Different tau epitopes define Abeta42-mediated tau insolubility.
ABSTRACT Alzheimer's disease (AD) is characterized by extracellular beta-amyloid (Abeta(42))-containing plaques and intracellular neurofibrillary tangles. The latter are composed of hyperphosphorylated filamentous aggregates of the microtubule-associated protein tau. Previously we demonstrated pathological interactions between these two histopathological hallmarks using human SH-SY5Y neuroblastoma cells overexpressing wild-type and mutant forms of human tau. Exposure to pre-aggregated forms of Abeta(42) caused both the formation of AD-like tau-containing filaments and a decreased solubility of tau, both of which were prevented by mutating the S422 phospho-epitope of tau. Here, we expressed additional tau mutants in SH-SY5Y cells to assess the role of phosphorylation and cleavage sites of tau in tau aggregation. We found that the Abeta(42)-mediated decrease in tau solubility depends on the interplay of distinct phospho-epitopes of tau and not only on phosphorylation of the S422 epitope.
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ABSTRACT: Alzheimer's disease (AD) and frontotemporal lobar degeneration (FTLD) are complex human brain disorders that affect an increasing number of people worldwide. With the identification first of the proteins that aggregate in AD and FTLD brains and subsequently of pathogenic gene mutations that cause their formation in the familial cases, the foundation was laid for the generation of animal models. These recapitulate essential aspects of the human conditions; expression of mutant forms of the amyloid-β protein-encoding APP gene in mice reproduces amyloid-β (Aβ) plaque formation in AD, while that of mutant forms of the tau-encoding microtubule-associated protein tau (MAPT) gene reproduces tau-containing neurofibrillary tangle formation, a lesion that is also prevalent in FTLD-Tau. The mouse models have been complemented by those in lower species such as C. elegans or Drosophila, highlighting the crucial role for Aβ and tau in human neurodegenerative disease. In this review, we will introduce selected AD/FTLD models and discuss how they were instrumental, by identifying deregulated mRNAs, miRNAs and proteins, in dissecting pathogenic mechanisms in neurodegenerative disease. We will discuss some recent examples, which includes miRNA species that are specifically deregulated by Aβ, mitochondrial proteins that are targets of both Aβ and tau, and the nuclear splicing factor SFPQ that accumulates in the cytoplasm in a tau-dependent manner. These examples illustrate how a functional genomics approach followed by a careful validation in experimental models and human tissue leads to a deeper understanding of the pathogenesis of AD and FTLD and ultimately, may help in finding a cure.Frontiers in Physiology 01/2012; 3:320. DOI:10.3389/fphys.2012.00320
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ABSTRACT: The severity of tau pathology in Alzheimer's disease brain correlates closely with disease progression. Tau immunotherapy has therefore been proposed as a new therapeutic approach to Alzheimer's disease and encouraging results have been obtained by active or passive immunization of tau transgenic mice. This work investigates the mechanism by which immunotherapy can impact tau pathology. We demonstrate the development of Alzheimer's disease-like tau pathology in a triple transgenic mouse model of Alzheimer's disease and show that tau/pS422 is present in membrane microdomains on the neuronal cell surface. Chronic, peripheral administration of anti-tau/pS422 antibody reduces the accumulation of tau pathology. The unequivocal presence of anti-tau/pS422 antibody inside neurons and in lysosomes is demonstrated. We propose that anti-tau/pS422 antibody binds to membrane-associated tau/pS422 and that the antigen-antibody complexes are cleared intracellularly, thereby offering one explanation for how tau immunotherapy can ameliorate neuronal tau pathology.Brain 07/2014; 137. DOI:10.1093/brain/awu213 · 10.23 Impact Factor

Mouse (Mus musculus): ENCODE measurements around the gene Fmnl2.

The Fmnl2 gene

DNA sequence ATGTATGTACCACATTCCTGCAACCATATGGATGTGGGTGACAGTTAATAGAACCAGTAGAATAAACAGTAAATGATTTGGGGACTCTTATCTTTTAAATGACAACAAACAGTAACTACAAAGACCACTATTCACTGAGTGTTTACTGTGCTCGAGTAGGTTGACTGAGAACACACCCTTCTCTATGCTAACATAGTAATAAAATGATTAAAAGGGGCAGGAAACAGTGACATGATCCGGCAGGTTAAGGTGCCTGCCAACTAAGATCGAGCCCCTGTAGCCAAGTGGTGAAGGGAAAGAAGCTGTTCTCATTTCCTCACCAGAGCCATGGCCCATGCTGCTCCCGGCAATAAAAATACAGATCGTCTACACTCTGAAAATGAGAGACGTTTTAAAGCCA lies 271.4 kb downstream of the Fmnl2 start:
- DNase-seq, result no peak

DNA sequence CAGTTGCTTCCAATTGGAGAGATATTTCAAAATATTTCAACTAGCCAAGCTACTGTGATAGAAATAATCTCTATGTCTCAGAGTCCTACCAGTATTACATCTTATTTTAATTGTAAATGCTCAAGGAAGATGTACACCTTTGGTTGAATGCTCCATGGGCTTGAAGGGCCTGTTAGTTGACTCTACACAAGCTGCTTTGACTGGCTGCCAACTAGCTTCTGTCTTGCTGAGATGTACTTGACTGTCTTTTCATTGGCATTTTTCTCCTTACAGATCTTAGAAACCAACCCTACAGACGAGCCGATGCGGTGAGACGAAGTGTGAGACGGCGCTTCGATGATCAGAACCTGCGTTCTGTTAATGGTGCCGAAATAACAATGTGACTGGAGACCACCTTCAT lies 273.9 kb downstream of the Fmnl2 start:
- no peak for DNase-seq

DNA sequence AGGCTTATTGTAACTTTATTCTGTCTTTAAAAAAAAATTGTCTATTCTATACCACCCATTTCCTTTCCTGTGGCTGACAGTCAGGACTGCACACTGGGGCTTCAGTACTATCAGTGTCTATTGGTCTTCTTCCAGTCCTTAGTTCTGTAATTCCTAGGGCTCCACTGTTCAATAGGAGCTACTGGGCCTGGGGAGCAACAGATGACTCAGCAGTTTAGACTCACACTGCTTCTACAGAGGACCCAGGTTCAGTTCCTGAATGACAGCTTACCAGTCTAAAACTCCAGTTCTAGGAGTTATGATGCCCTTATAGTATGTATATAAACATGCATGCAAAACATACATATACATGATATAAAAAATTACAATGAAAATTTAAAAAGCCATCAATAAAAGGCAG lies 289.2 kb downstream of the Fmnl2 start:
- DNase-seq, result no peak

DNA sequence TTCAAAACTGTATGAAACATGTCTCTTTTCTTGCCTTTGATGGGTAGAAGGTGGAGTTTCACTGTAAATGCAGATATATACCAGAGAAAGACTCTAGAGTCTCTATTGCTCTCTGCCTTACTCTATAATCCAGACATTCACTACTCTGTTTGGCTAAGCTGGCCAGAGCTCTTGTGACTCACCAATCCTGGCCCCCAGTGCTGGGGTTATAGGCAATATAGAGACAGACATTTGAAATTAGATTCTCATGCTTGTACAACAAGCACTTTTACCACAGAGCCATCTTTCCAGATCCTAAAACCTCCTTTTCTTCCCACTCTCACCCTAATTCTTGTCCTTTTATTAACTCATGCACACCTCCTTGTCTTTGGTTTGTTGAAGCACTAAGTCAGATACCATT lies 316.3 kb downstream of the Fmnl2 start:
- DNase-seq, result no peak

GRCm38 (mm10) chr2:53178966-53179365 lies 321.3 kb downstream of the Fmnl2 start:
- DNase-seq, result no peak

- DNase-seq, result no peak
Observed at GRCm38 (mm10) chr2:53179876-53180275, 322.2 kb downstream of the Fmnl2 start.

Article: Dedicated to Inge Grundke-Iqbal.[Show abstract] [Hide abstract]
ABSTRACT: This review is dedicated to Inge Grundke-Iqbal who laid the foundations of the tau field, by isolating tau from the Alzheimer's disease (AD) brain, discovering that tau is hyperphosphorylated, and proving a critical role of protein phosphatase 2A (PP2A) and its endogenous inhibitor I2PP2A in this process. This memorial starts with a few personal notes, and then covers how subcellular fractionation helped in isolating tau. We review in detail the role of PP2A and its endogenous inhibitor in tau phosphorylation. We discuss the role that methylation and phosphorylation have in regulating PP2A activity. We add what we have contributed to understanding the role of tau and PP2A in AD using PP2A transgenic and knockout models, and conclude by addressing two underexplored areas in tau research: tau's non-canonical functions and the role distinct tau isoforms have in a physiological context.Journal of Alzheimer's disease: JAD 07/2013; DOI:10.3233/JAD-130503 · 3.61 Impact Factor